Safe Harbor Family Crisis Center’s 21st “Take Back the Night Rally” drew residents of the Galesburg and Knox students to Lake Storey Pavillion on Tuesday night. The theme of the event was “Taking Back the Power to Write Our Own Happily Ever After.”
After several presentations and speeches by Safe Harbor staff, audience members were invited to share their stories of dealing with domestic abuse and relationship violence.
“I think it gives people who have experienced abuse a place where they are not alone and they can share their stories,” senior Becky Gonshak said.
Junior Jess Hale shared her poem, “The body is a timeline,” which she had written prior to the rally.
“It’s pretty powerful, and I wish days like this could continue on, and not just be one-night things,” Hale said of the event.
The event was emceed by former mayor Bob Sheehan, who has “always” been a supporter of Safe Harbor, he said.
“The message is getting, and the organization has succeeded in getting, the public to talk about this, and agencies are beginning to see this as the problem that it is,” he said.
The back wall of the event hall was lined with paper cutouts of books and pens to respectively represent the adult and child clients Safe Harbor has assisted. There were a total of 369 adults and 211 children represented in the display.
Safe Harbor intern and Monmouth College senior Sophi Morhardt said that events like Take Back the Night bring attention to the magnitude of the issue of domestic abuse.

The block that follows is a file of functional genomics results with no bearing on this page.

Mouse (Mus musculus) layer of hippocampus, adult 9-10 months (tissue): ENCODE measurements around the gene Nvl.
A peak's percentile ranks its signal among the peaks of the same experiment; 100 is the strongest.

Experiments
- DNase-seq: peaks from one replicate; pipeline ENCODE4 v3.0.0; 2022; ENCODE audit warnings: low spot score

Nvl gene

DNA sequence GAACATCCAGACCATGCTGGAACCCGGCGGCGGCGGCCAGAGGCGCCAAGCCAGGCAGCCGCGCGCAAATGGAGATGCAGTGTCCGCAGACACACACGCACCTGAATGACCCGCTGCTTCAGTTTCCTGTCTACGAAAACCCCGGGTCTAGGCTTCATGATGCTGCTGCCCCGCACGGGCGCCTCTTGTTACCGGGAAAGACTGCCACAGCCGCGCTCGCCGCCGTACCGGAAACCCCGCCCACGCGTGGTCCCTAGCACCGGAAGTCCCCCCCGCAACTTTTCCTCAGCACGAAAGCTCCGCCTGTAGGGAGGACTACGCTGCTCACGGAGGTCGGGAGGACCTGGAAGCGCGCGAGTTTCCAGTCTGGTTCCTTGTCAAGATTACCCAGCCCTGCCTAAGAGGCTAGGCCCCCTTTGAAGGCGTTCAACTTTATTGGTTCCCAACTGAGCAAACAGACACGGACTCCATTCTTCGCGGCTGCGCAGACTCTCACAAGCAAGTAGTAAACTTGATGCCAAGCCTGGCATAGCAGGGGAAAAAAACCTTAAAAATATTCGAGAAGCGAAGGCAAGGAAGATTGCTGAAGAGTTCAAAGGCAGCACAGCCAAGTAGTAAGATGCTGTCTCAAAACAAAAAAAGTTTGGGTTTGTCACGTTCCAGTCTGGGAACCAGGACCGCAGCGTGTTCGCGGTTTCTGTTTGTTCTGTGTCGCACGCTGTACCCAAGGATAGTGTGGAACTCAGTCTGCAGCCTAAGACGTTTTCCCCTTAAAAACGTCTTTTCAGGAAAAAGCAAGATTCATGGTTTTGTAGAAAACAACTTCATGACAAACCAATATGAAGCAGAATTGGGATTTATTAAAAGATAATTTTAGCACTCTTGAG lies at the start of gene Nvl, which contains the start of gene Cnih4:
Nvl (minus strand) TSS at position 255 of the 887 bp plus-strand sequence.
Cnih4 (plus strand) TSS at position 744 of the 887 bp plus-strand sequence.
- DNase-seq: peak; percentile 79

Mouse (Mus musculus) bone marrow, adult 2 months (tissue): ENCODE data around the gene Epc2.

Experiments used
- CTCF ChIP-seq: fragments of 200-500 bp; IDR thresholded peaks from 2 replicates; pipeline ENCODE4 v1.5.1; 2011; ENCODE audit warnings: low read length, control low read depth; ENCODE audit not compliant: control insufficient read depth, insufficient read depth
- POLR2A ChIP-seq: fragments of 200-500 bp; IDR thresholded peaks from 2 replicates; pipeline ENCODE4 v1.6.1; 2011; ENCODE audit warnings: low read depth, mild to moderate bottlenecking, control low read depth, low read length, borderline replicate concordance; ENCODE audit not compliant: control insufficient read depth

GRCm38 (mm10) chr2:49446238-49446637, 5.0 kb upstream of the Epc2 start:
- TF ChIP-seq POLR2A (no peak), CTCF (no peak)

“After working [at Safe Harbor], you realize how common it is. Events like this just bring awareness to so many people,” she said.
Fellow Monmouth senior and Safe Harbor intern Nikki Klein said that through the rally, abuse survivors can recognize that there are others like them in their community.
“I think it helps them realize that there are other people out there just like them and they’re not alone,” she said. “I think it’s a great thing for the community.”
The event concluded with a candlelight vigil outside. People held candles to honor those who have survived abuse and who continue to experience it.
Several survivors said in their speeches that they often blamed themselves for the abuse they experienced instead of the perpetrator. Safe Harbor staff recognized that this is a common reaction, but said that abuse is never the victim’s fault.
“It’s all about power and control — the victims blame themselves so many times,” Morhardt said. “Events like this only make them stronger.”
This issue reaches beyond just what was exhibited or displayed at the rally, Hale said.
“People should feel like a survivor every day. Just don’t give up,” she said.